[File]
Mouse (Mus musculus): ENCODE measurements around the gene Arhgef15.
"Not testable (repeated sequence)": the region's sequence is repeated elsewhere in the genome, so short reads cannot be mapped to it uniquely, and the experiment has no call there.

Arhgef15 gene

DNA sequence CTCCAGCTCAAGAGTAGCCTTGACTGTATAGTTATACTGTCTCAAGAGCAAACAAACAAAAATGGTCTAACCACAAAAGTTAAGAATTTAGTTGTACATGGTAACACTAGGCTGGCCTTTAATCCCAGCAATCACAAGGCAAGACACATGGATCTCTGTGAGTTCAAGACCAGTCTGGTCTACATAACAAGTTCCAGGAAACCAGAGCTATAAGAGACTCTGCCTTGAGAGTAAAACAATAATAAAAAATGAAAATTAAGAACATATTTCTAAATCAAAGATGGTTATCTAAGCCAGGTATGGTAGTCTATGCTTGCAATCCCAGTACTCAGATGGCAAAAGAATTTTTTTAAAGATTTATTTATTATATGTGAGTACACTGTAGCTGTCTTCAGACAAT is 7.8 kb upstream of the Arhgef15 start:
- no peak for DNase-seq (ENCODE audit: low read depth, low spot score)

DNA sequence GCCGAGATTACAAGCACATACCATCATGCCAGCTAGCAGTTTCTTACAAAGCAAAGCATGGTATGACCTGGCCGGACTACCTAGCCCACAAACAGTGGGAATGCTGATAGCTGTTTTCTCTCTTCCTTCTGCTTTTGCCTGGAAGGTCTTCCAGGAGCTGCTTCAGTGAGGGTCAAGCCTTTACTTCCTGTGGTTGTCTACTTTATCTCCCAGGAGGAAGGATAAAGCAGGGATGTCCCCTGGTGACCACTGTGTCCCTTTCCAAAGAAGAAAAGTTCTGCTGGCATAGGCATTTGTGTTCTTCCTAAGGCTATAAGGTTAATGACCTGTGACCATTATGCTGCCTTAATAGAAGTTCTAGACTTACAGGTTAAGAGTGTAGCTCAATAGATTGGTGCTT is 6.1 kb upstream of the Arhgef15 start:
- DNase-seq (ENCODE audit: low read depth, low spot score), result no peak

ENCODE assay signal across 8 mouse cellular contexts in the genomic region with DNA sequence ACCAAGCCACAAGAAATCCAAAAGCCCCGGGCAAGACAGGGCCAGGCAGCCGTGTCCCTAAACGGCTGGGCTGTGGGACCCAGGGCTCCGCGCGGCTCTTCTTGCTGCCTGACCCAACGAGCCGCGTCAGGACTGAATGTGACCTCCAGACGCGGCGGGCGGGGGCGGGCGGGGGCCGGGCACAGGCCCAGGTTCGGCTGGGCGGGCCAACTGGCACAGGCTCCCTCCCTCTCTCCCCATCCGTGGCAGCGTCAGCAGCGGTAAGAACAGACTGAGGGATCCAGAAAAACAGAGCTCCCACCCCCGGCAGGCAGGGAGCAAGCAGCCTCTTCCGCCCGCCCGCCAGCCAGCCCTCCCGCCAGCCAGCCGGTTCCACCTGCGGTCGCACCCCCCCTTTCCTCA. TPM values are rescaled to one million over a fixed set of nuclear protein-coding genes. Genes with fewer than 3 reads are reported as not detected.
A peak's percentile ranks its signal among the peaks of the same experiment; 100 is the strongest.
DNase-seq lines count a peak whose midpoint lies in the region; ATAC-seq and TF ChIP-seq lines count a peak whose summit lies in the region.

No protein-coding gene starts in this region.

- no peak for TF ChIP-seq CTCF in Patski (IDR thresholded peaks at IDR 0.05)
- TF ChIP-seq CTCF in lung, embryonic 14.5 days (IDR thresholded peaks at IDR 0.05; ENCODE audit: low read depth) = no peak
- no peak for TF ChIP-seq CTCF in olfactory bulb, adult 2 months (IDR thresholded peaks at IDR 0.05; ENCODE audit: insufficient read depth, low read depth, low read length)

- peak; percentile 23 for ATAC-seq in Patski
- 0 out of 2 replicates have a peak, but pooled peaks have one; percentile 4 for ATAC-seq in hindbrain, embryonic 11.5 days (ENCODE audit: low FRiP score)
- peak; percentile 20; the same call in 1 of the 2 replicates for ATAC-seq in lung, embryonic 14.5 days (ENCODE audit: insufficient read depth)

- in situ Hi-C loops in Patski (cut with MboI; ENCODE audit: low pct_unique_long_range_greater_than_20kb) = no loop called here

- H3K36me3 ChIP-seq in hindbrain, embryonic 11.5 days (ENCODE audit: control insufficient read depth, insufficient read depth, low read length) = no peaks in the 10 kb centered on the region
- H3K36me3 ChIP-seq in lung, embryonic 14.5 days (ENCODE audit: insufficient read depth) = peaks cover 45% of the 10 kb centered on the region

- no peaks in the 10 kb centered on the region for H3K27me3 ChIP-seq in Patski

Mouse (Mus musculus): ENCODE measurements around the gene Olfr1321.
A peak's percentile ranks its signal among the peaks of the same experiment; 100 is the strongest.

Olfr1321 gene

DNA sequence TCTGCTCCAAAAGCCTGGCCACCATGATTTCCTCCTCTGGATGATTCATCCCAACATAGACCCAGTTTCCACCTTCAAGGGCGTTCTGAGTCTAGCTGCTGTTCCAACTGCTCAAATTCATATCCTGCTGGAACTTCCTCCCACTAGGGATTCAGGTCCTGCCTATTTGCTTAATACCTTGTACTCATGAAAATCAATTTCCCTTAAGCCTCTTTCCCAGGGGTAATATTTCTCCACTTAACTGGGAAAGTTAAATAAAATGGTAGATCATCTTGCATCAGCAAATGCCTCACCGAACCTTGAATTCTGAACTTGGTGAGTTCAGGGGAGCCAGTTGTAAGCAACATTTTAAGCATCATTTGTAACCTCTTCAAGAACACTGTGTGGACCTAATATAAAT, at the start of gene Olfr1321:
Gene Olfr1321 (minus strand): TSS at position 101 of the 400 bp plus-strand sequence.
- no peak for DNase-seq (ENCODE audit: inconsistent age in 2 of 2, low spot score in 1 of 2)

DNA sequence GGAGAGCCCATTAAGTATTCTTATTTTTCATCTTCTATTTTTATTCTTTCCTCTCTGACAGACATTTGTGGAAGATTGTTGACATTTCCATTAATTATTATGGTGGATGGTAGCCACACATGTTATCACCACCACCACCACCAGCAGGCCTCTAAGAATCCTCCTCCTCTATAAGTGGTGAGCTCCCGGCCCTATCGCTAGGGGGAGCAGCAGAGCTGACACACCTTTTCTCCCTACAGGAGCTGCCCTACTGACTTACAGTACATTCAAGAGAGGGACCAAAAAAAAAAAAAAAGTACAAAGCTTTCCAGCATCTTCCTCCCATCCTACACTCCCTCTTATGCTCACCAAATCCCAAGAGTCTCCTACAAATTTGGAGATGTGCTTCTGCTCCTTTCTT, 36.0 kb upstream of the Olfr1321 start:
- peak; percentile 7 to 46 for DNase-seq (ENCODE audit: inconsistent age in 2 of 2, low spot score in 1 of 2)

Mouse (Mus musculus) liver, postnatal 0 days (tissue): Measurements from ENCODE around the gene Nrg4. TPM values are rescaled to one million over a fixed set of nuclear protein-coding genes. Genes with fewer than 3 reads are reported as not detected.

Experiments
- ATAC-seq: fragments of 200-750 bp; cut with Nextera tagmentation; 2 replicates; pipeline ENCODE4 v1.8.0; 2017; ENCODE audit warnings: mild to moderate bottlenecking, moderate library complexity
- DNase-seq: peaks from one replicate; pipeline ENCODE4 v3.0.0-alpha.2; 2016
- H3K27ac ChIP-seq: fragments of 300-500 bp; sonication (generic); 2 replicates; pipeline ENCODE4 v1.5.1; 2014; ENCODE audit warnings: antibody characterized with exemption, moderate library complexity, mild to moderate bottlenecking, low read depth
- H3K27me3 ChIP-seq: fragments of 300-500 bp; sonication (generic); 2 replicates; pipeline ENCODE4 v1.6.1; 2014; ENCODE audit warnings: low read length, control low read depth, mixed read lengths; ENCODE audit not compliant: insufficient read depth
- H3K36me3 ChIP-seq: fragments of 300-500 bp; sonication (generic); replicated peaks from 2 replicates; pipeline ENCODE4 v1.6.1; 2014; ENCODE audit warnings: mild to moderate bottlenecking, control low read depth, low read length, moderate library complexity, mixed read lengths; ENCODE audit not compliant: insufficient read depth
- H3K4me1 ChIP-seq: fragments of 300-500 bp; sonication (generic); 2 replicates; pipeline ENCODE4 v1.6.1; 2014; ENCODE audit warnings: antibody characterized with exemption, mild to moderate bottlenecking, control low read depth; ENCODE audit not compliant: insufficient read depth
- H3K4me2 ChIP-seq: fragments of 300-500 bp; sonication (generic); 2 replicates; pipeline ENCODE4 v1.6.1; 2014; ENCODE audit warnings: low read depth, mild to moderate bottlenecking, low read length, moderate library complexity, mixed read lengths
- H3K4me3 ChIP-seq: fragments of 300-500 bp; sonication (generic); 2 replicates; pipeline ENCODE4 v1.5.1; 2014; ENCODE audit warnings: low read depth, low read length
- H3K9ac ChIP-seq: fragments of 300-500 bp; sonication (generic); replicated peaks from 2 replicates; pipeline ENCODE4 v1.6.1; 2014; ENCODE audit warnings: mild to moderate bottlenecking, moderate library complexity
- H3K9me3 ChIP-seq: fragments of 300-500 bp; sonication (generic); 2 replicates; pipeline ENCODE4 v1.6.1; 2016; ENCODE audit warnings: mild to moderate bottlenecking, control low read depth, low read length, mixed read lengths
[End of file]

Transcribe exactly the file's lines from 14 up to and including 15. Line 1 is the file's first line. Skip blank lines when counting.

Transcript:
- no peak for TF ChIP-seq CTCF in olfactory bulb, adult 2 months (IDR thresholded peaks at IDR 0.05; ENCODE audit: insufficient read depth, low read depth, low read length)

- peak; percentile 23 for ATAC-seq in Patski